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A man who is singled out as a target for hostility or attack.‘he said what they did was wrong and he may well be a marked man now’
- ‘Because, ever since you made me a special target, I've been a marked man!’
- ‘Greater Manchester's burglars are marked men and on the run - thanks to an invisible policeman.’
- ‘It seems I'm a marked man, and my wife and I are suffering terribly.’
- ‘The activist had been a marked man for some time.’
- ‘God's not buying it, and Cain is sent to wander, a marked man.’
- ‘Either way, York was fairly sure he was now a marked man.’
- ‘But hey, if they're former Ba'athists, they were probably already marked men anyway.’
- ‘But then he said he couldn't because they would explore all the aspects of him being an informant and he would end up a dead man, a marked man in the prison system.’
- ‘That inexperience, though, makes Spivey a marked man.’
- ‘At the height of his fame and success, Barris was a marked man.’
- ‘While this left him a marked man in his native land, it probably made him all the more sympathetic to Hartman and the former Nazi sympathisers in the Afrikaner cultural establishment.’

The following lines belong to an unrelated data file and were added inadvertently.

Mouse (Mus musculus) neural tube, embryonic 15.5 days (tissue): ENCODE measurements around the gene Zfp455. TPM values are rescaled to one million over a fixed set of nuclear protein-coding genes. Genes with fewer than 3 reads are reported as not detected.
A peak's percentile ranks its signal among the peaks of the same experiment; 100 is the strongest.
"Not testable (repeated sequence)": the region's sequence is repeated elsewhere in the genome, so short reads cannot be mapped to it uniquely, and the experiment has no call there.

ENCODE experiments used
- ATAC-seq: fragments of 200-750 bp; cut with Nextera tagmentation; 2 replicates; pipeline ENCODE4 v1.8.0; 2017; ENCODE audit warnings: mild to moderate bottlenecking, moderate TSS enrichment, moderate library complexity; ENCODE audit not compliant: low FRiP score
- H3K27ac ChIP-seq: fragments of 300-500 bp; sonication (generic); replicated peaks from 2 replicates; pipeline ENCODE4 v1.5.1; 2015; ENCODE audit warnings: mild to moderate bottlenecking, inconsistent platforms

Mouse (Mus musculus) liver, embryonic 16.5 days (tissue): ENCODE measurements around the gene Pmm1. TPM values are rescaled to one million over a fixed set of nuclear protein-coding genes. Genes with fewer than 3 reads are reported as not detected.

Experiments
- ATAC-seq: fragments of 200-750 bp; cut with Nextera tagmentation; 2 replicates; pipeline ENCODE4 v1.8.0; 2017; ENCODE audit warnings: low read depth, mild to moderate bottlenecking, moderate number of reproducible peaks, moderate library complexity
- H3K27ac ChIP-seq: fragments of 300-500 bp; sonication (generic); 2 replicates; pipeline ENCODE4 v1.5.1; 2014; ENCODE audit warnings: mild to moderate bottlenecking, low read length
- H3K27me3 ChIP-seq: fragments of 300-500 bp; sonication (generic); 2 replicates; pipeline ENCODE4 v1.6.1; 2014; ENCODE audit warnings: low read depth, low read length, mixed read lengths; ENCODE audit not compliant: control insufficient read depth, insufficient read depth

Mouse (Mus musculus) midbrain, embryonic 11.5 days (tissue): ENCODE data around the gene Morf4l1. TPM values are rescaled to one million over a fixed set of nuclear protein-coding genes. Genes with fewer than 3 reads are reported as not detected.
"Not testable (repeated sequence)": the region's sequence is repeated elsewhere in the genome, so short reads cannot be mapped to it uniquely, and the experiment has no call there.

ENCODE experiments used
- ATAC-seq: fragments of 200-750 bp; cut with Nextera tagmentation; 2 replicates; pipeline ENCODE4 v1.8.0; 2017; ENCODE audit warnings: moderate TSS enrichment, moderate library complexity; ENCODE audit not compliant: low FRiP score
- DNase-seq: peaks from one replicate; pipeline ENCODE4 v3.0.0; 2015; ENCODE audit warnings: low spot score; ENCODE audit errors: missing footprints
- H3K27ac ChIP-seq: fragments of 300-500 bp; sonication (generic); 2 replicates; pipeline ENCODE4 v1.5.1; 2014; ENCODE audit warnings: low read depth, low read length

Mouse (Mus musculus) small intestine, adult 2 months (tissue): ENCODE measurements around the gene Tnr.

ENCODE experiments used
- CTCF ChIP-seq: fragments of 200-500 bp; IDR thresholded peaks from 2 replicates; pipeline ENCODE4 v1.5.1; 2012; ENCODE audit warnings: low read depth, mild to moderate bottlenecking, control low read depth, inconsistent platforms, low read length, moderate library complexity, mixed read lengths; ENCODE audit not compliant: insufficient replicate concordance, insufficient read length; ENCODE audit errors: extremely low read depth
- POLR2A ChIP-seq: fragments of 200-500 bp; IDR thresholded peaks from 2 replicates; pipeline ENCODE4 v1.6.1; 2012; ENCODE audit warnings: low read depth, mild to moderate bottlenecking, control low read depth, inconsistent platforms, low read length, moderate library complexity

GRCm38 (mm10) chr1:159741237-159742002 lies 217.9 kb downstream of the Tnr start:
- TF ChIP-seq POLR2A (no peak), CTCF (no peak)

- ‘The first Sinn Fein mayor of that city, he was a marked man because of his well-known IRA connection.’
- ‘He'll be a marked man on Sunday, but then is that not always the case when he pulls on the jersey of club or county?’
- ‘Looks like he may be a marked man for bringing Norfolk Police into disrepute.’
- ‘His success is a double-edged sword: he is now a marked man.’
- ‘Together, their triumphs poured in, but to those they defeated they were marked men, and to an extent still are.’
- ‘These marked men know the world, or at least that town, is out to get them.’
- ‘Strip a man of his fortune and status, and suddenly he is a marked man, the target of antipathy of every shape and stripe!’
- ‘In the film, even after he learns that he is a secret agent and a marked man, he doesn't do this.’
- ‘Born into a Jewish family in 1896 and schooled in left - wing politics, he became a marked man as the Nazis swept to power, despite having served in the German army in 1916.’
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